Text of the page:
Doud and Modrcin were divorced in 2007. Their divorce involved a bifurcated proceeding; after the court entered their divorce decree, the former spouses attended a mediation in an effort to resolve lingering custody questions and how their various property should be divided. As a result of the mediation, Doud and Modrcin signed a settlement agreement that created various duties and obligations. In July 2008, the district court entered a journal entry that largely incorporated the terms of that agreement. This appeal concerns two portions of that July 2008 journal entry: the division of the parties' personal property and the disposition of their University of Kansas Williams Education Fund (Williams Fund) account.

To divide their personal property, Doud prepared a list of the important pieces of marital and nonmarital personal property. Based on that list, the parties identified items each would receive. But the list did not include all of the former spouses' property, leaving unassigned miscellaneous furniture, Christmas decorations, and various pieces of Jayhawk memorabilia. The journal entry therefore included the following order as to how that unlisted property would be divided:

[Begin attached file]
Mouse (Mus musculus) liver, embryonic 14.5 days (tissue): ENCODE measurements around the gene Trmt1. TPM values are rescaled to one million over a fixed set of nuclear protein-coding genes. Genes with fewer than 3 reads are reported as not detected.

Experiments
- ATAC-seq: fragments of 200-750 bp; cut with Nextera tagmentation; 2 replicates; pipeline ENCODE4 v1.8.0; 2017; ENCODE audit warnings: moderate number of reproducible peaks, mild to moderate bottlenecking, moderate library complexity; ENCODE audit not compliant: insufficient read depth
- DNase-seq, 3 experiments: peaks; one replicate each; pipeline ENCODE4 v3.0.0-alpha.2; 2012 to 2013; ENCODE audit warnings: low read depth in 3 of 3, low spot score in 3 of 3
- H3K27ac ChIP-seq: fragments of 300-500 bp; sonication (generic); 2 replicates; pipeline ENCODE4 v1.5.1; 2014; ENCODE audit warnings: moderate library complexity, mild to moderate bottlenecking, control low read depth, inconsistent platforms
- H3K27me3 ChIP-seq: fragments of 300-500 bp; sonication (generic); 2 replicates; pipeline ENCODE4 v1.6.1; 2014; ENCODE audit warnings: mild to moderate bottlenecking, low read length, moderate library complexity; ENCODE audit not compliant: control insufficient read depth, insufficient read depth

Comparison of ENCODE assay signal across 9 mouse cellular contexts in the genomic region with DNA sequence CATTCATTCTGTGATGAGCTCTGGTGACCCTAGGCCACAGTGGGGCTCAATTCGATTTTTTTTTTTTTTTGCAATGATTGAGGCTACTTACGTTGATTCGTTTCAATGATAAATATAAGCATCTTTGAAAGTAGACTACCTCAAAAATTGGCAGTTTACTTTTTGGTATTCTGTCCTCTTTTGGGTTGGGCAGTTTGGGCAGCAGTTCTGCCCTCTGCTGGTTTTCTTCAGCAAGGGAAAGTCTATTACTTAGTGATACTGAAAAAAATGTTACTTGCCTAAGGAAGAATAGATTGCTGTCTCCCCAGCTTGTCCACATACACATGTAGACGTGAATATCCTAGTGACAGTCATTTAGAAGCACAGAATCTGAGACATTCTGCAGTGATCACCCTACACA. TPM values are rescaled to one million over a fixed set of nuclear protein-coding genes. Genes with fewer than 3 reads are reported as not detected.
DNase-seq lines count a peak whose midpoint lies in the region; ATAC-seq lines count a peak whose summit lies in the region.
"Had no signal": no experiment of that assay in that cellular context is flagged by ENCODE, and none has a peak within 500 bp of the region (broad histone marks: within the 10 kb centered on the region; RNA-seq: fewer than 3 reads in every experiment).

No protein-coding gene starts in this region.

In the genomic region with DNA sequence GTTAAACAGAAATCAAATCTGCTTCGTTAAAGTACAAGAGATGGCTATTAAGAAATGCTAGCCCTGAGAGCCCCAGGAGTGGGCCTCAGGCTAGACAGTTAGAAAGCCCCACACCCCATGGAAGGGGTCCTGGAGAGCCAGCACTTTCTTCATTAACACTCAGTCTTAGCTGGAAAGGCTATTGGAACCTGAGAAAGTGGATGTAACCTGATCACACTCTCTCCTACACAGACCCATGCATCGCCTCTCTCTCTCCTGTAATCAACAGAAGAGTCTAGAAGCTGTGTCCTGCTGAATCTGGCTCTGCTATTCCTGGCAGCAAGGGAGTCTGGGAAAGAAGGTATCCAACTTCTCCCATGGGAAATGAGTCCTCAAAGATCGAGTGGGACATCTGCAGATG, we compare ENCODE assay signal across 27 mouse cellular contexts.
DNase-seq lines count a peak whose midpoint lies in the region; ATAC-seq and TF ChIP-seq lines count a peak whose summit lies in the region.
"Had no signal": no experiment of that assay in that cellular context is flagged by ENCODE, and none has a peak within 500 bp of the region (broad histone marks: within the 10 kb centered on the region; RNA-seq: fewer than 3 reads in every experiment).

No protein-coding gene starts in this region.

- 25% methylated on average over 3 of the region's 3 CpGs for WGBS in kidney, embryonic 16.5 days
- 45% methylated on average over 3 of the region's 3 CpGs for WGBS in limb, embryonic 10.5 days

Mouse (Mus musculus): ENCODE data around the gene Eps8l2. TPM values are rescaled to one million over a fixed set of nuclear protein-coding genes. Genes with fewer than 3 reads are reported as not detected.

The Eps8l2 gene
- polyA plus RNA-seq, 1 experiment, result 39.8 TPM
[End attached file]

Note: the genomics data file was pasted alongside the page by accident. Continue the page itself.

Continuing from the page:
"With respect to the division of the parties' household furniture and furnishings, that shall be divided as set forth on the attached Exhibit B.... All other items not set forth in the attached Exhibit B that have not been divided will be set forth on a list prepared by both Petitioner and Respondent separately with those separate lists being transmitted to the Court by way of an email. Upon receipt of the email lists from the parties, the Court will contact the attorneys of record to address the same."

The journal entry further indicated that the district court would "reserve jurisdiction over the division of the household furniture and furnishings, family photos and videos if the parties are unable to resolve the division and copying of those items."

It is unclear from the record whether either party contacted the court about the unresolved items of personal property. But the court did not issue any additional orders on the matter after the July 2008 journal entry, nor did it indicate that the remaining matters of property distribution had been resolved.